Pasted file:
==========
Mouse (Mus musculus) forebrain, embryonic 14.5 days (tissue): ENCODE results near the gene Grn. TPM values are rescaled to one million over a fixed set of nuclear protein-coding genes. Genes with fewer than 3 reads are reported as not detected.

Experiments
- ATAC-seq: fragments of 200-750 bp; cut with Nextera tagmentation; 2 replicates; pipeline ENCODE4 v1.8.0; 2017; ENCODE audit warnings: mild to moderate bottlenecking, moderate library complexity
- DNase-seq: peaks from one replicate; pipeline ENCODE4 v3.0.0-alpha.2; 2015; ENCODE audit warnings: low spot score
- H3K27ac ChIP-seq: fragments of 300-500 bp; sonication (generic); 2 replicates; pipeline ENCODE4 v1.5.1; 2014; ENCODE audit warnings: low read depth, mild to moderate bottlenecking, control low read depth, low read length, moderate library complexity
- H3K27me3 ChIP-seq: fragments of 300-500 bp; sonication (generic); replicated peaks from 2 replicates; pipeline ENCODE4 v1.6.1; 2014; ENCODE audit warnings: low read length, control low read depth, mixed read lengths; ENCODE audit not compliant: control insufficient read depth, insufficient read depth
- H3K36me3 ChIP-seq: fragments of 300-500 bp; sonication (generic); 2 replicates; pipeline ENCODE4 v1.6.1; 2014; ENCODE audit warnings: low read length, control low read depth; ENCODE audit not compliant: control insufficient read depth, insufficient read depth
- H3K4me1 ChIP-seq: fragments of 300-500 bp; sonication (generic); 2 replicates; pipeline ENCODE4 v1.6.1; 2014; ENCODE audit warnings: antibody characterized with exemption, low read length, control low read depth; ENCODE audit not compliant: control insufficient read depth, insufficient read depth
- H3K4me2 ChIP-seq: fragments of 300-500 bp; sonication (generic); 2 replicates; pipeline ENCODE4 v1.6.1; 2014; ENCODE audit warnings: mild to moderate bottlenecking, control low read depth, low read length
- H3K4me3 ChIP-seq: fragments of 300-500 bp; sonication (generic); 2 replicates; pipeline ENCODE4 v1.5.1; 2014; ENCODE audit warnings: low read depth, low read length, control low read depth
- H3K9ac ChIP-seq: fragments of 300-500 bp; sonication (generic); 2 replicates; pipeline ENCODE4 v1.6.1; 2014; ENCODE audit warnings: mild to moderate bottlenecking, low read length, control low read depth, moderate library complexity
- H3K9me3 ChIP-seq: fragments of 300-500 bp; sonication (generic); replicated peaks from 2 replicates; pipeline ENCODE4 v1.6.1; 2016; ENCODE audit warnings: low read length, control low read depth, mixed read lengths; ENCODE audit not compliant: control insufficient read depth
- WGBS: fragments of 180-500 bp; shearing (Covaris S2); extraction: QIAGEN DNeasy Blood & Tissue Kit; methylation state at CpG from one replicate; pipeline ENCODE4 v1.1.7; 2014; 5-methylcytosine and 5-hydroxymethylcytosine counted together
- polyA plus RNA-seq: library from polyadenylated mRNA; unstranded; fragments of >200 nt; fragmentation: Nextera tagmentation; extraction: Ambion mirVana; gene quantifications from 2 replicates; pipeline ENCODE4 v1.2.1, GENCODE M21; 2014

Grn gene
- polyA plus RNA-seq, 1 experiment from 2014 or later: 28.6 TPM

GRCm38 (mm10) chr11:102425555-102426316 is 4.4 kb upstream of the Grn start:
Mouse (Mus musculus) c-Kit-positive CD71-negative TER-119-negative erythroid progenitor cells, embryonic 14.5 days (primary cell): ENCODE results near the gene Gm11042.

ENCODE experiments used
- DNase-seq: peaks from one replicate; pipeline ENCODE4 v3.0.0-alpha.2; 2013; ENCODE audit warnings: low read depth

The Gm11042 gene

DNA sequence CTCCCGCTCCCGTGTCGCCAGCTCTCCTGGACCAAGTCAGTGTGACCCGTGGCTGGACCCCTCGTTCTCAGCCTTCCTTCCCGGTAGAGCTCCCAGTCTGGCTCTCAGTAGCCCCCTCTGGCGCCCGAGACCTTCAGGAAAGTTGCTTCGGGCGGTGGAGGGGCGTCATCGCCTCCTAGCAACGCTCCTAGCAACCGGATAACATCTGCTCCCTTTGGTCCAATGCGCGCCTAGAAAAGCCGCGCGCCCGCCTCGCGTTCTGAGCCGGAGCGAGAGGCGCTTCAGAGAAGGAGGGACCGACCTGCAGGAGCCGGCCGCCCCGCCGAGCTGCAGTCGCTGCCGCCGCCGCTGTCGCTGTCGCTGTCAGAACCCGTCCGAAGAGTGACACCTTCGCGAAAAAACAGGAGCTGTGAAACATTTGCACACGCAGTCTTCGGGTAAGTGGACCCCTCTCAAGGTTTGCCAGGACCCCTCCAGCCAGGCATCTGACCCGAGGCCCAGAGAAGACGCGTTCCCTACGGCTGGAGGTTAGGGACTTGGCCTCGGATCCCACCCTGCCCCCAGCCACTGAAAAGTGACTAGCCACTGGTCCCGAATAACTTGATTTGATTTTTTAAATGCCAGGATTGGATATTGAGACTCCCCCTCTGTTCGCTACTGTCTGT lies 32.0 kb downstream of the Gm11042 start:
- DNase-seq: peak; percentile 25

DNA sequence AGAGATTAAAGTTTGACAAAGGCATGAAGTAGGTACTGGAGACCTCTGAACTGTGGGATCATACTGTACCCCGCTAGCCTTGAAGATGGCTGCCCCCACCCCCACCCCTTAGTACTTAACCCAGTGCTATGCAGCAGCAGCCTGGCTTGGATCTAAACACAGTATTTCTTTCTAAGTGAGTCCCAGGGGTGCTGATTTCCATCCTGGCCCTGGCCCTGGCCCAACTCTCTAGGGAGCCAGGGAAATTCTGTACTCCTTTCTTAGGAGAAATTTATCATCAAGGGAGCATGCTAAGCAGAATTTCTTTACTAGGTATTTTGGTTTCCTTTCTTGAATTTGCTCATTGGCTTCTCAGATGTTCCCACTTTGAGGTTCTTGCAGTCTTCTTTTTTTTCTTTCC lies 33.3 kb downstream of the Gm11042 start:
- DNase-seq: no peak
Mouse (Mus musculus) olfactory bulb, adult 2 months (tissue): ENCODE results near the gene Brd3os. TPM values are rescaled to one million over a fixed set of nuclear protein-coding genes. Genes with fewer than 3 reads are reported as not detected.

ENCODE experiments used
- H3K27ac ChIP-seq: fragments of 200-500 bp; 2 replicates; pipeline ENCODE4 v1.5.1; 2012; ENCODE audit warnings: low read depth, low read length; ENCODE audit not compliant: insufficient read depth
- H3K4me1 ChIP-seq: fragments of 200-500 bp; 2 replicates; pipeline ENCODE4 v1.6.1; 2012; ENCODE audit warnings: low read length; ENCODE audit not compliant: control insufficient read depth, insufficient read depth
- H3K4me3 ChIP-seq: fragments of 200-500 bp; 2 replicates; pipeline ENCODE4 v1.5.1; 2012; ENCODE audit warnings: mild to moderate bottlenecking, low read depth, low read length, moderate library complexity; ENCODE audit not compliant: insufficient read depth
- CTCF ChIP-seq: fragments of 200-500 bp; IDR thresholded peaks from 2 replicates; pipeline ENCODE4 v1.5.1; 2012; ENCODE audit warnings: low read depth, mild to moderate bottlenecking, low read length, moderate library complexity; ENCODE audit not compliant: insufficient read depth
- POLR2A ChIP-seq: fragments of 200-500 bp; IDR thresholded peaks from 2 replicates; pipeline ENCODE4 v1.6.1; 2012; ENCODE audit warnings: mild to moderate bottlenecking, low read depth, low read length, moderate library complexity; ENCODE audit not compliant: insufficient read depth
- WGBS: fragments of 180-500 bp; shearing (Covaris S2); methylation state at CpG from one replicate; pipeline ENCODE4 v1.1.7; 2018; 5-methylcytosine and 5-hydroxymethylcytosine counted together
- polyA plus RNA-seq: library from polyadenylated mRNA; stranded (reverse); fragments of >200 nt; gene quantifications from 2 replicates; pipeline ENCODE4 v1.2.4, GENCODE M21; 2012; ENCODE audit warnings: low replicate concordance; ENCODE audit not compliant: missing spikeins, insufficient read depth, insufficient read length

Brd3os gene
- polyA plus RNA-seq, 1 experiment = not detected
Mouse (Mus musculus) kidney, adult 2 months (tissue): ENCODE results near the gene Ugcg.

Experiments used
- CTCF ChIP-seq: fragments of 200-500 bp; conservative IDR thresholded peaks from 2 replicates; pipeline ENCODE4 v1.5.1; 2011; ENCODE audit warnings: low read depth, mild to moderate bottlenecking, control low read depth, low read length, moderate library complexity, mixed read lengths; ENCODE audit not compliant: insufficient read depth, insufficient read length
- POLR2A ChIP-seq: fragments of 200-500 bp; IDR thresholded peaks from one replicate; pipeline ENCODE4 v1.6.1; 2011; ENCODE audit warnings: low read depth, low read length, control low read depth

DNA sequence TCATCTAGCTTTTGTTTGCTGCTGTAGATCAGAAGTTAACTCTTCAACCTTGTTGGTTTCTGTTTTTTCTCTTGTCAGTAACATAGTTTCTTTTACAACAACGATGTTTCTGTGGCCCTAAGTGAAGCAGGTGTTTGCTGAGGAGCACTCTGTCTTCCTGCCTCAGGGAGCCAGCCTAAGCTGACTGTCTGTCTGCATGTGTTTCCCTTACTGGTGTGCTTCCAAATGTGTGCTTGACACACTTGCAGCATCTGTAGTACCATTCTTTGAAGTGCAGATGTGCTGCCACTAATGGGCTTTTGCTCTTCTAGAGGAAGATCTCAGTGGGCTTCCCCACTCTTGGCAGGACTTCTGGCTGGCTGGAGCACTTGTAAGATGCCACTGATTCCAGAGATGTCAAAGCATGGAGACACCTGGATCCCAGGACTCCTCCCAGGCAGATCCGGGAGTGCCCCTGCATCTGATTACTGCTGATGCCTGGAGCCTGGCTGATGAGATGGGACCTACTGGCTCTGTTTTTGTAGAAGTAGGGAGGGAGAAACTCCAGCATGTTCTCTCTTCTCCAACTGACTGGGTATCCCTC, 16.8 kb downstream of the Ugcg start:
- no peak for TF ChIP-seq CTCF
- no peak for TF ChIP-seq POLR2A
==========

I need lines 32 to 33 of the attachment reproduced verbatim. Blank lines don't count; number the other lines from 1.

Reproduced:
- POLR2A ChIP-seq: fragments of 200-500 bp; IDR thresholded peaks from 2 replicates; pipeline ENCODE4 v1.6.1; 2012; ENCODE audit warnings: mild to moderate bottlenecking, low read depth, low read length, moderate library complexity; ENCODE audit not compliant: insufficient read depth
- WGBS: fragments of 180-500 bp; shearing (Covaris S2); methylation state at CpG from one replicate; pipeline ENCODE4 v1.1.7; 2018; 5-methylcytosine and 5-hydroxymethylcytosine counted together